Tuesday, May 09, 2017

[eaxgdlpg] Helium density by phase

Helium as a gas has density 0.164 kg/m^3 at room temperature and 1 atmosphere.  As a boiling liquid, its density is 125 kg/m^3 (which incidentally is much less than water, 1000 kg/m^3).

1 cup of liquid helium therefore has a mass of 0.0296 kg.  The same mass as a gas would have volume 0.180 m^3.  Approximate a party balloon as a 10.5 inch diamater sphere, so it has volume 0.01 cubic meter.  Then, 1 cup of liquid helium is enough gas to fill 18 balloons.  This assumes the pressure inside a balloon is atmospheric pressure, which is false (but might still be close enough) because the tension of the latex squeezing the gas inside would increase its pressure.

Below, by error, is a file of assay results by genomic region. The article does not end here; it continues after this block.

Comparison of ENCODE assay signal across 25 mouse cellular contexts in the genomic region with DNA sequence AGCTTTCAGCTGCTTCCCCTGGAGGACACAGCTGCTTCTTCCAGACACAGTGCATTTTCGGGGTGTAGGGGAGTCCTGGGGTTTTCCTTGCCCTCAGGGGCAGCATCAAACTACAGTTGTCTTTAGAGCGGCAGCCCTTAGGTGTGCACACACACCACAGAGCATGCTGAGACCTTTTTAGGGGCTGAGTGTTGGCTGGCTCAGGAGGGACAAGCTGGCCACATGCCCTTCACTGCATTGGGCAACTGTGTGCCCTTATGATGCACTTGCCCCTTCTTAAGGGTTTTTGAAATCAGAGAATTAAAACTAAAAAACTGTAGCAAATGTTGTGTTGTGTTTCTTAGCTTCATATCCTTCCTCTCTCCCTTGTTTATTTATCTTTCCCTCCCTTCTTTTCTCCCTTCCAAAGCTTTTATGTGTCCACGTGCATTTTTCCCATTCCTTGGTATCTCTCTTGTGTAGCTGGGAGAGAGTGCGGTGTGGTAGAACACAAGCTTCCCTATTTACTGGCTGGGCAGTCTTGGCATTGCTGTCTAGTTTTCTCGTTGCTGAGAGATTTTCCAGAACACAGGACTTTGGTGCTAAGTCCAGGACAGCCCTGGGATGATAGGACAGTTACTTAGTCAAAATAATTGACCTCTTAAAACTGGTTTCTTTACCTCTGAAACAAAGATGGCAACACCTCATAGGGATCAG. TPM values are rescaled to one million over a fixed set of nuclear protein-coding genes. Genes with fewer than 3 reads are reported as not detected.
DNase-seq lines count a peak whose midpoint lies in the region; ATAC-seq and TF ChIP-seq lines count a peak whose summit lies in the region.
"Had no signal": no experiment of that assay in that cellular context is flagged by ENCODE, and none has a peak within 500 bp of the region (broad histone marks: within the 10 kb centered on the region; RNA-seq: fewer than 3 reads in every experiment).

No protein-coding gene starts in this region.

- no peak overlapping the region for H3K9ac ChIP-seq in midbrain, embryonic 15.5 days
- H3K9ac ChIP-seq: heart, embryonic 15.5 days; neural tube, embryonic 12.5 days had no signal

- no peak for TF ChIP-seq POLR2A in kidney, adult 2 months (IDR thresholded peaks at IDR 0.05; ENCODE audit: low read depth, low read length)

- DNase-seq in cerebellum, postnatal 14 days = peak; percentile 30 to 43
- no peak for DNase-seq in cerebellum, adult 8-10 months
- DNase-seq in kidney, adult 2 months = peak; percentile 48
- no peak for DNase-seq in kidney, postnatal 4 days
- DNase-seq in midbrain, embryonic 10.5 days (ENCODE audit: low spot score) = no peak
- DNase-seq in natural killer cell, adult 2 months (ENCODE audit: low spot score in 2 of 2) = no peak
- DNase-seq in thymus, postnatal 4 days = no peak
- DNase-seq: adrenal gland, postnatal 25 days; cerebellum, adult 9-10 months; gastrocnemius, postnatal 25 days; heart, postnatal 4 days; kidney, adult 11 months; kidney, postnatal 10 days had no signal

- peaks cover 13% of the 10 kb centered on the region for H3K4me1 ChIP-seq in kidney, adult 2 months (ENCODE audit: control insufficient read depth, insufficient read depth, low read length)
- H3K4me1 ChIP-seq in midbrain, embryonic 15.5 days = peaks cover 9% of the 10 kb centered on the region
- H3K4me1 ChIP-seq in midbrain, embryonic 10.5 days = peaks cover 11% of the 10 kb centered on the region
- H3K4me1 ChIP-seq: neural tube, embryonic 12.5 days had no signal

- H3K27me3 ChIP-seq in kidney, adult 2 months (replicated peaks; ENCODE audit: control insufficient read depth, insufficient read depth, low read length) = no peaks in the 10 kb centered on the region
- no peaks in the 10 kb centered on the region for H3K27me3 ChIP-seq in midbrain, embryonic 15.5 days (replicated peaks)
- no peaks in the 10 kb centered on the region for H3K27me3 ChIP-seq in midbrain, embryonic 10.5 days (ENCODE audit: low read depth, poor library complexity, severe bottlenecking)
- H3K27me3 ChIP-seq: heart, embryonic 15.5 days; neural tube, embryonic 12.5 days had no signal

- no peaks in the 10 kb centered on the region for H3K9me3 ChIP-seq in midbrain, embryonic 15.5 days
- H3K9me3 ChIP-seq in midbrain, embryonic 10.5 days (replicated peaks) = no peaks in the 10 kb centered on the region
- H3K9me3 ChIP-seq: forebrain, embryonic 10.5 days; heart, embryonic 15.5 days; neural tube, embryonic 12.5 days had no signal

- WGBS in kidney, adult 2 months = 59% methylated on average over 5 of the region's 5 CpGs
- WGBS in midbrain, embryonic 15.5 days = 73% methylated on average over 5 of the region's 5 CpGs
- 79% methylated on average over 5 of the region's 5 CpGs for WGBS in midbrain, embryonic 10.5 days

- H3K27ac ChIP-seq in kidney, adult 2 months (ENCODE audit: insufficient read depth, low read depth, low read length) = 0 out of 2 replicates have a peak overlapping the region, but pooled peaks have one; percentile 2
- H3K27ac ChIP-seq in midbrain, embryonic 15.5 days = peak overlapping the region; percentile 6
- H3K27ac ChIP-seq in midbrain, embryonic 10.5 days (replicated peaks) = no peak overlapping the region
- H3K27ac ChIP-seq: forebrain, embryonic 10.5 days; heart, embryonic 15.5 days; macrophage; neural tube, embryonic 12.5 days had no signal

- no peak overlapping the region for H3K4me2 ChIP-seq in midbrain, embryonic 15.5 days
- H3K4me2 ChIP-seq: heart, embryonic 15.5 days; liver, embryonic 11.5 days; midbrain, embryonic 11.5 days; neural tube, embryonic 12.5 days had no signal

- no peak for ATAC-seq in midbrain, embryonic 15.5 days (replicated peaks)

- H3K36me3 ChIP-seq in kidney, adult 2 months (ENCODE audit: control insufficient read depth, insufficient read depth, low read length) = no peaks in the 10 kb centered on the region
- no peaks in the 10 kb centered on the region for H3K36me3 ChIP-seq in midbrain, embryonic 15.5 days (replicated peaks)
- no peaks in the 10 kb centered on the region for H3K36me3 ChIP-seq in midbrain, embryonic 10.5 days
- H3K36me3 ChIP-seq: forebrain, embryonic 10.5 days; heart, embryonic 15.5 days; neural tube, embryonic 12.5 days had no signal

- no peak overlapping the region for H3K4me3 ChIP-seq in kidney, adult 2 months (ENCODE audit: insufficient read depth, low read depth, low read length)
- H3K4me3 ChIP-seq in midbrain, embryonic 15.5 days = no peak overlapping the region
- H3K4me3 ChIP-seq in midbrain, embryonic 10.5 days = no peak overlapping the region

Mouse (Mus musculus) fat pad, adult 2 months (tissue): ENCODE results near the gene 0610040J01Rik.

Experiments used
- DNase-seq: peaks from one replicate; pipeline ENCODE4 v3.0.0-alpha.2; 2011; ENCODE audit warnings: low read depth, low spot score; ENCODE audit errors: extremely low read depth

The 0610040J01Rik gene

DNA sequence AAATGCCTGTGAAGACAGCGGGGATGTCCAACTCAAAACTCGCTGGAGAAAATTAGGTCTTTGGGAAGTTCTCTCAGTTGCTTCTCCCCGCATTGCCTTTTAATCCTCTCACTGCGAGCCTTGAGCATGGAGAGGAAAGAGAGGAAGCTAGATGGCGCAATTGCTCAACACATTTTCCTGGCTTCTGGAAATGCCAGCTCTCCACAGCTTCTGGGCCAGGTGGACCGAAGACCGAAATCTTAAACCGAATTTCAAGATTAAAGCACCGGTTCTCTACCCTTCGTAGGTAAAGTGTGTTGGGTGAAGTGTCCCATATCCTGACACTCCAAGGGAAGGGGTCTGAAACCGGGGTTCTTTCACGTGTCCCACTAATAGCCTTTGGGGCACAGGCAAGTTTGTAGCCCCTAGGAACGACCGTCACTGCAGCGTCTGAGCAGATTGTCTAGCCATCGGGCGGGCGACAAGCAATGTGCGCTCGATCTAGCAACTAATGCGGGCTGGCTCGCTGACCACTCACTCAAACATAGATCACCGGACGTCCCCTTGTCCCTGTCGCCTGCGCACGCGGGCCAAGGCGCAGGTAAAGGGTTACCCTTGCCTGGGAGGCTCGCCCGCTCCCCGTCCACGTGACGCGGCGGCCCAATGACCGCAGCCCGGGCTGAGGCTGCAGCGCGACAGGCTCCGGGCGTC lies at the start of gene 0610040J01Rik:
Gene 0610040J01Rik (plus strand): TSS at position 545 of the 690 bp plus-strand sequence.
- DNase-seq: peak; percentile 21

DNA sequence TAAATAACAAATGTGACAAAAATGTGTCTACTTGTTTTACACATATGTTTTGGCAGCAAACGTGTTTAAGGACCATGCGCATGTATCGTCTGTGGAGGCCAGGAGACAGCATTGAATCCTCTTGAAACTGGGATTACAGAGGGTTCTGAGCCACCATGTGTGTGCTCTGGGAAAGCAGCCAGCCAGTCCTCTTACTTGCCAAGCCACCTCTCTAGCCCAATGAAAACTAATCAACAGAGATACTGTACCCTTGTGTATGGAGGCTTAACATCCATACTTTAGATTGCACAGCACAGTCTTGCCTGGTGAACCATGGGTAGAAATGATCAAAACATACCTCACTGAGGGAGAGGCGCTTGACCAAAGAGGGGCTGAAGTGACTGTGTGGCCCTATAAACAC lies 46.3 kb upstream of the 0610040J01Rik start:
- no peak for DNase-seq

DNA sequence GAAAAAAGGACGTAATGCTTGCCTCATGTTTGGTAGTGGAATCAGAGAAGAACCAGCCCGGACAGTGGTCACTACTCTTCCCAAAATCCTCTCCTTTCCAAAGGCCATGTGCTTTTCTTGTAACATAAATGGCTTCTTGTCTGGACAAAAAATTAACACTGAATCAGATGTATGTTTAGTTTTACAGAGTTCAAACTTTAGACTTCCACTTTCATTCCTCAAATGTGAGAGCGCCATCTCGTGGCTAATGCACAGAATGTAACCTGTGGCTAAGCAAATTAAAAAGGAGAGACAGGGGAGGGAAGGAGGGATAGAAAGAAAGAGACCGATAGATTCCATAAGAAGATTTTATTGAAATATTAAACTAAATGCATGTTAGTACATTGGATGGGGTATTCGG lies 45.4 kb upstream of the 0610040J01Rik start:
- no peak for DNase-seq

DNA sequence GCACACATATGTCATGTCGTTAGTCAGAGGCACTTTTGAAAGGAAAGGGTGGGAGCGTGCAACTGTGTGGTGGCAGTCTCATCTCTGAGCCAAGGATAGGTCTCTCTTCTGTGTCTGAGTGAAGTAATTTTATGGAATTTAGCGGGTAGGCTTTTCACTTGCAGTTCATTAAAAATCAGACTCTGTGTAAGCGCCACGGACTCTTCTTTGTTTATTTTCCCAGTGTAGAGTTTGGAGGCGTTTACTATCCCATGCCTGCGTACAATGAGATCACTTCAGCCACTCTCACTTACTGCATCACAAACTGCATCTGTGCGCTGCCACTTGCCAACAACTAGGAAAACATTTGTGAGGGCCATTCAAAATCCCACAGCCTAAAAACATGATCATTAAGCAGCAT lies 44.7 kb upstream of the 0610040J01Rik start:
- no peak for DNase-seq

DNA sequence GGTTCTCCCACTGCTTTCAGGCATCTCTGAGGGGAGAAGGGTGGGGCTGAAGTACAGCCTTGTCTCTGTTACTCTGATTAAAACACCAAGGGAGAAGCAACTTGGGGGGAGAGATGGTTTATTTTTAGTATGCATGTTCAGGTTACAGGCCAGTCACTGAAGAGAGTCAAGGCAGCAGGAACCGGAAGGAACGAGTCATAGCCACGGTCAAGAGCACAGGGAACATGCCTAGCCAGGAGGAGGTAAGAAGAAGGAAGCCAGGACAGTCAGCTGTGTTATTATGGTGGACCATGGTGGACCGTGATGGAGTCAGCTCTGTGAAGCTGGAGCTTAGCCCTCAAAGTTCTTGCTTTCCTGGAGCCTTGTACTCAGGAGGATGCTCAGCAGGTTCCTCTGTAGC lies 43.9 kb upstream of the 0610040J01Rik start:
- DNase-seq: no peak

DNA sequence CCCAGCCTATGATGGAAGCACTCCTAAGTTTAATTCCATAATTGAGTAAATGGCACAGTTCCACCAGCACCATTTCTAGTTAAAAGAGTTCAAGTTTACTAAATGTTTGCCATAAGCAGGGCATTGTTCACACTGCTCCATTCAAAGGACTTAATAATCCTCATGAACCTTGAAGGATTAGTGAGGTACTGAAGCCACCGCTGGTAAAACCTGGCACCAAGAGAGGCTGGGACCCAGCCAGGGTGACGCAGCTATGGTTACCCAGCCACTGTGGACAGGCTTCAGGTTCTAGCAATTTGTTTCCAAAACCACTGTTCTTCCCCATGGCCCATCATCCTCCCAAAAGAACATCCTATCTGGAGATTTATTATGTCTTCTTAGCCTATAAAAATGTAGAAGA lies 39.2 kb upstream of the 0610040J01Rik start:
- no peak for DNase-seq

Inspiration was, how much do we have to worry about wasting highly non-renewable helium on party balloons?  I'm guessing typical cryogenic applications, e.g., MRI, use gallons of liquid helium.

No comments :